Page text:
Vision of city by the water

VISION: Major works for the $85m precinct will begin in the new year.
VISION: Major works for the $85m precinct will begin in the new year.

It spans 3.2km, will cost upwards of $85 million and, in the minds of its champions, will change the shape of central Christchurch.

The Te Papa Otakaro/Avon River Precinct takes in five areas through the city from the newly opened Watermark section, between the Antigua Boatsheds and Montreal St, along to Fitzgerald Ave.

It has brought together 40 designers, landscape architects, ecologists, civil engineers and transport engineers working full time on a project that does not come around very often.

"It is very rare that you get to work on a whole length of a river and all the activities along it," said Christchurch Central Development Unit general manager of design and planning Don Miskell.

Next month those people will present the most serious incarnation of their vision so it can move forward and become a reality.

It will be Christchurch's first anchor project - a fact Miskell said was symbolic of its importance in the Christchurch recovery.

"It's going to change the shape of the city."

Preliminary designs seen by The Press suggest a central city by the water - in some places like Melbourne's South Bank, but still unique.

It will feature a cycleway the length of the precinct and a promenade that sits close to businesses that will be developed alongside it. In the "North Frame" pedestrians and cars will share the road but pedestrians will have the right of way.

"I think that the promenade and cycleway are strong moves to support vibrance in city life."

There will be special activities along the the river, ranging from the Amazing Place playground to the re-imagined Victoria Square.

Miskell said the designers wanted to keep the square as a green space where people could go on summer days to eat lunch. All the way there was an emphasis on accessibility and safety.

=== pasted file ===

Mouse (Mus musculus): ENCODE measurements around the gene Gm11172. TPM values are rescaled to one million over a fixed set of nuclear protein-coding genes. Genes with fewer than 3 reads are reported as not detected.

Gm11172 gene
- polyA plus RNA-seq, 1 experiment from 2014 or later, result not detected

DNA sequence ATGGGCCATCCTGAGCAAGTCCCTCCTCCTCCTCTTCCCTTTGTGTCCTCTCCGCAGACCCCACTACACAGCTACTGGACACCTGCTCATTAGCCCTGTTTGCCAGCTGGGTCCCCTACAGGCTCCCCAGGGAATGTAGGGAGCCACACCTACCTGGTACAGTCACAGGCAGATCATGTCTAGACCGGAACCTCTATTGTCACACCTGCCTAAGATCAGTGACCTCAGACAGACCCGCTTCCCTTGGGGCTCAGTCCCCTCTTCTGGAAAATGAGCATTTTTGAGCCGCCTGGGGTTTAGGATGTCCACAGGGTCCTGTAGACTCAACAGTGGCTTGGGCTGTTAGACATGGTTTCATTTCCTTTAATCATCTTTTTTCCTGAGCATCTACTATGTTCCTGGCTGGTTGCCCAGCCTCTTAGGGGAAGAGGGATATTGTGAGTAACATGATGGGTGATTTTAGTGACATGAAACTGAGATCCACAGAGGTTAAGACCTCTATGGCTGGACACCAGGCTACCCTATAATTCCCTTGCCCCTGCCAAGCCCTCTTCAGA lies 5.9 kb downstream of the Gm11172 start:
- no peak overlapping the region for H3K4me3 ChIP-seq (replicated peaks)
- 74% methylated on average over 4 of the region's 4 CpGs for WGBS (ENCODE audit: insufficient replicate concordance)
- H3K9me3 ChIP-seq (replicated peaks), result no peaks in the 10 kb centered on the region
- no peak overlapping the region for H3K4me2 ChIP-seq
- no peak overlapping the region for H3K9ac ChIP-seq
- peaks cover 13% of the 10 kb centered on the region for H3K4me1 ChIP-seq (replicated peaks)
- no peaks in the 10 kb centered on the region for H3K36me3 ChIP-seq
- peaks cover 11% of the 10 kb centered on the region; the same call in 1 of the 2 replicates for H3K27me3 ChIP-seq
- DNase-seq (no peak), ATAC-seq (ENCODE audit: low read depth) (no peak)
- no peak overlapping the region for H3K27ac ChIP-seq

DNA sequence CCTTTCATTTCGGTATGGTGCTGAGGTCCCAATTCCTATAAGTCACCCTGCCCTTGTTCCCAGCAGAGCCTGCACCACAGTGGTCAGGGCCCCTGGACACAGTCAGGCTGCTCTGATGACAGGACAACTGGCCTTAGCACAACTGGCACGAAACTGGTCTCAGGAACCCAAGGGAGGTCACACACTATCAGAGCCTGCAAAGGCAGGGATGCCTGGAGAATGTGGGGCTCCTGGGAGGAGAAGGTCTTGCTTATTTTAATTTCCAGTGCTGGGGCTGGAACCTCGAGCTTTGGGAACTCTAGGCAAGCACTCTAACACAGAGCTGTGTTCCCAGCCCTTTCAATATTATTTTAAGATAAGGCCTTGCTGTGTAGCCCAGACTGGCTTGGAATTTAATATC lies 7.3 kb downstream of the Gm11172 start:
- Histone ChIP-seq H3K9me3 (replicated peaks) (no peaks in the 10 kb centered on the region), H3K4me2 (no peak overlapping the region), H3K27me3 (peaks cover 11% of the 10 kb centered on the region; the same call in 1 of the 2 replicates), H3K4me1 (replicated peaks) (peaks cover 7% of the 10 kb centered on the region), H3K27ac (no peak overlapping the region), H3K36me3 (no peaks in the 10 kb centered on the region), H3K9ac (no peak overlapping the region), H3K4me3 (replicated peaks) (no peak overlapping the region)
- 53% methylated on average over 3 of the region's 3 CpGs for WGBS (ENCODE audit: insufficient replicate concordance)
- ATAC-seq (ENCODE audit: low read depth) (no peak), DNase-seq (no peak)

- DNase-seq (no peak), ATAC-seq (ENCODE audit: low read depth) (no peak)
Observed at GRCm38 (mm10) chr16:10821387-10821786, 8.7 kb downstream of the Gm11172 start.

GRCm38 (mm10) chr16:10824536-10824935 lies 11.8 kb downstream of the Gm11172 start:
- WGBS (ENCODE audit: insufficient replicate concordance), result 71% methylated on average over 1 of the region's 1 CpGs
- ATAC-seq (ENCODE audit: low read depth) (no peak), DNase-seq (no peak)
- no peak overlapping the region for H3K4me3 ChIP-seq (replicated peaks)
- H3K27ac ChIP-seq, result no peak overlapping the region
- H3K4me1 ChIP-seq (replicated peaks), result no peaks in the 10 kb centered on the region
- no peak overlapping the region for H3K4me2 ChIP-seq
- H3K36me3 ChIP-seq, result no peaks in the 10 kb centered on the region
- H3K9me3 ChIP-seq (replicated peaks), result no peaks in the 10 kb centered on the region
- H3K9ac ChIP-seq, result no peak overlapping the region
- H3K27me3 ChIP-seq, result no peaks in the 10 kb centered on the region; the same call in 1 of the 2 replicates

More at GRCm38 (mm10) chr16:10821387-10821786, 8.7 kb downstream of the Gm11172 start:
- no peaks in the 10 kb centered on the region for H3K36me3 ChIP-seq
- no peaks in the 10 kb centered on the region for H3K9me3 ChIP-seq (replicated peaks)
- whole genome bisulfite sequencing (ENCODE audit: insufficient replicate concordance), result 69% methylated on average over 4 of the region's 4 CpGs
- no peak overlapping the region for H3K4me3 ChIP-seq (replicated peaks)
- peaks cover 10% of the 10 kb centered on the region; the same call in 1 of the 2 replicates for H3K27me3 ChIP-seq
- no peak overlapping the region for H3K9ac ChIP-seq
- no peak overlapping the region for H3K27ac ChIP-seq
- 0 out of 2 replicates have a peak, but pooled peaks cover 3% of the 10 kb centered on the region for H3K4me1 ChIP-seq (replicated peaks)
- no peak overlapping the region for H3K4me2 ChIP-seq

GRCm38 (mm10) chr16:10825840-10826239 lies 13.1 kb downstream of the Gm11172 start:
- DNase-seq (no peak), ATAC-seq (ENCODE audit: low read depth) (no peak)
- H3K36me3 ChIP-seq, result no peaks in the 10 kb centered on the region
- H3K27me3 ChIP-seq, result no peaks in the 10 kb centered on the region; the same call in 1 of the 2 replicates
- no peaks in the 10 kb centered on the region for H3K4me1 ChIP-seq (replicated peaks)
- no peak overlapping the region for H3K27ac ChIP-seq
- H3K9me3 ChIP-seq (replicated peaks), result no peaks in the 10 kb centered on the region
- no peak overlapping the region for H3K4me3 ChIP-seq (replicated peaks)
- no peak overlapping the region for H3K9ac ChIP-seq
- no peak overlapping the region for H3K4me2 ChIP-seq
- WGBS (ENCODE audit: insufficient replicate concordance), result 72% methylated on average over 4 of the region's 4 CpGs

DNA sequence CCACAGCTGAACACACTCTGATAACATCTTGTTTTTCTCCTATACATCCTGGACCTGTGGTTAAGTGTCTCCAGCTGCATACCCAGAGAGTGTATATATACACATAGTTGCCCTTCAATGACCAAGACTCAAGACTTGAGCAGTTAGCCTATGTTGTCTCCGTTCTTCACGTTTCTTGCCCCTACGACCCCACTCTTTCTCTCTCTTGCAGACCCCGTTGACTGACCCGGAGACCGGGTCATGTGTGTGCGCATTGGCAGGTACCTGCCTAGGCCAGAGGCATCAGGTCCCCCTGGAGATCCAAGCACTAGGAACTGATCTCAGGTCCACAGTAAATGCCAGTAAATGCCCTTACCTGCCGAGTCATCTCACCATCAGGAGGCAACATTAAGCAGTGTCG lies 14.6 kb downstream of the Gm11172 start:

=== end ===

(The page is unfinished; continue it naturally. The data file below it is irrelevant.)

Ecologists had also worked on ways to improve the quality of the river's ecosystem.

There will be areas along the river where it is narrowed, allowing stronger water flow that will wash away silt from river stones. This, in turn, will encourage fish, insect and bird life back into the city.

"We would like to hear the sound of bellbirds back in the city," said Miskell. "They add a sense of place."

Those involved in the project hoped to make Christchurch a destination, he said.

"We are not Singapore, we are not Auckland - what is it about Christchurch that we can keep and enhance?"

The designers worked in collaboration with Christchurch City Council and Ngai Tahu to create a balance of the city's cultural and natural history.

It was important to create precinct that did not skimp on capital costs but left something that could be maintained on a budget, he said.

Major work would start in the new year - The Terraces and the Amazing Place will be open this time next year but it would not be until 2015 that the whole project would be complete.

"We are going to deliver something that the whole city can own."


The Terraces: Aimed at allowing people to get close to the water, with flights of broad steps, ramps and decks to provide access to the river edge.

Watermark: The first section of the river precinct to open, spanning the river's true left bank between Antigua Boatsheds and Montreal Street. Involved a slight narrowing of the river, with landscaping, walkways and improved seating areas. Boardwalks, new street furniture, and lighting have been added.


The Press